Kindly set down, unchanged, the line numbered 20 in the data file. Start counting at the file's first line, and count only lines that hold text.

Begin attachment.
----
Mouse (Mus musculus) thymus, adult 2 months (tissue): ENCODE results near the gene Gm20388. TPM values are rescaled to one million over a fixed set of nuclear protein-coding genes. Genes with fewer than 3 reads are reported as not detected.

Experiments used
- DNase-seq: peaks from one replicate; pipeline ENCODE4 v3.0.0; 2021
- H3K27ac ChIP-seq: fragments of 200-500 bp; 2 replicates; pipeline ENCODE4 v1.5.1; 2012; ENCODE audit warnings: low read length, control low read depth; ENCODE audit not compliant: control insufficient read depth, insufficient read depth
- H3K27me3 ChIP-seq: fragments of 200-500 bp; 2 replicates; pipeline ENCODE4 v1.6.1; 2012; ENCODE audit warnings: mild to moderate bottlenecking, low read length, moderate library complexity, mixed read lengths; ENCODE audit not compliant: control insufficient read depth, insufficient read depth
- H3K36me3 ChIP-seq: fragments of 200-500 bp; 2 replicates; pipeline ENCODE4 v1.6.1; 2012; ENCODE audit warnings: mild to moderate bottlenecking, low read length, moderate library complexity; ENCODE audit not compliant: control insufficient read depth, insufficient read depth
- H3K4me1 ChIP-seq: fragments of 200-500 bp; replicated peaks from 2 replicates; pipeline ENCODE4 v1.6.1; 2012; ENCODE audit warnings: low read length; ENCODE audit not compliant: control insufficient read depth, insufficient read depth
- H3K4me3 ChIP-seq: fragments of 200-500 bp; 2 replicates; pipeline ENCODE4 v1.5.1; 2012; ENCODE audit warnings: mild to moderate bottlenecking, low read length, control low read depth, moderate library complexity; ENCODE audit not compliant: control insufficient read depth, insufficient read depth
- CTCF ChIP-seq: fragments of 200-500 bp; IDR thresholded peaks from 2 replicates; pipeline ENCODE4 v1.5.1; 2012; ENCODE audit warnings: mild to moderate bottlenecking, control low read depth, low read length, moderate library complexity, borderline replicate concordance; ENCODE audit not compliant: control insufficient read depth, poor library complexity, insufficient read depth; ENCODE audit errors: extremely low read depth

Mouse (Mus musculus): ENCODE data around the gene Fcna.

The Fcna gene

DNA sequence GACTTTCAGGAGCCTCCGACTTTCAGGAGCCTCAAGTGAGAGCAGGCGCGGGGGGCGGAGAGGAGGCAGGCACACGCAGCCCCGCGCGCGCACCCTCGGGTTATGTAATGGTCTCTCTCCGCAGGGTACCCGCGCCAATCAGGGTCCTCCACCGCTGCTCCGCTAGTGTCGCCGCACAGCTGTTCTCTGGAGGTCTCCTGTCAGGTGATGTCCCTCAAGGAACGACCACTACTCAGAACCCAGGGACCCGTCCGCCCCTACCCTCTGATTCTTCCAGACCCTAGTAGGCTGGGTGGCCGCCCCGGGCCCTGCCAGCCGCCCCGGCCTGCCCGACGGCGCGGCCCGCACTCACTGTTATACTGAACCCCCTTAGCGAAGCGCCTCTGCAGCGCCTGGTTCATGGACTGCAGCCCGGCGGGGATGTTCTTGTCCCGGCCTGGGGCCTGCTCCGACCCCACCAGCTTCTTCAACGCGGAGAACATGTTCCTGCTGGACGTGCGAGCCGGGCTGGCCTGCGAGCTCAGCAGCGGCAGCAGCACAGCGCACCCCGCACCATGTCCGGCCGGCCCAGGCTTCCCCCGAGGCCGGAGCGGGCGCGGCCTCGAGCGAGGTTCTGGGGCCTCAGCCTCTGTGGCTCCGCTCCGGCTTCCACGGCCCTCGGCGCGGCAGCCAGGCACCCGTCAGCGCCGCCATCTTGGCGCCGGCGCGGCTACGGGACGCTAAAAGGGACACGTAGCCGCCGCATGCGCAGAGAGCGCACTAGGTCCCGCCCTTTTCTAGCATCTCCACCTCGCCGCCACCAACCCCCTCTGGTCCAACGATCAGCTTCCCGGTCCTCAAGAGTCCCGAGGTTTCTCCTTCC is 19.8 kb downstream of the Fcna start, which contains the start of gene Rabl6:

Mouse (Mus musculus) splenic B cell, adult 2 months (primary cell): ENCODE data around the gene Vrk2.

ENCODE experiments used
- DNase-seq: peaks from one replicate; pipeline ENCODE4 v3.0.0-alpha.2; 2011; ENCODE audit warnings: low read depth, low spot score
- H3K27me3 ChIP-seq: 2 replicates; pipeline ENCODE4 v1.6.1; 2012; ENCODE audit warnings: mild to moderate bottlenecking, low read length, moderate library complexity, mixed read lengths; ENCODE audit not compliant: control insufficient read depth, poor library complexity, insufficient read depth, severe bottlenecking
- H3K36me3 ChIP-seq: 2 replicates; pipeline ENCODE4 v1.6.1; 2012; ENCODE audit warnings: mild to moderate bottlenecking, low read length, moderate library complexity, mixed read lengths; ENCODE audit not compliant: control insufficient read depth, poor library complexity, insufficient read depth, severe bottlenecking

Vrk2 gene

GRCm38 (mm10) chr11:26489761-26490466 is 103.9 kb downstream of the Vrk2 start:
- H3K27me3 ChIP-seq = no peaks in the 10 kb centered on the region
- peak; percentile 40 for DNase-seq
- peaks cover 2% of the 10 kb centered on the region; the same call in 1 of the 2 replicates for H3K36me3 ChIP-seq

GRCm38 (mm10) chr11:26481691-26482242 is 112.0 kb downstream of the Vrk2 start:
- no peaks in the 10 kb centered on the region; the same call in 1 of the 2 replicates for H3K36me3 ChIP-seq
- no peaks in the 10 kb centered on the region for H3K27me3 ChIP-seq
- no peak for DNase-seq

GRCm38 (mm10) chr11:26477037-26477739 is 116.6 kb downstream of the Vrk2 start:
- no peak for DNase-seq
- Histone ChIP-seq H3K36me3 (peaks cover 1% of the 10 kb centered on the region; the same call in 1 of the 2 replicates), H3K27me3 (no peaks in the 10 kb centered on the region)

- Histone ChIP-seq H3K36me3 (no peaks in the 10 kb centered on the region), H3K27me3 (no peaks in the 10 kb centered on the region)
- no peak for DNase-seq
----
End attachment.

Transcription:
- H3K27me3 ChIP-seq = no peaks in the 10 kb centered on the region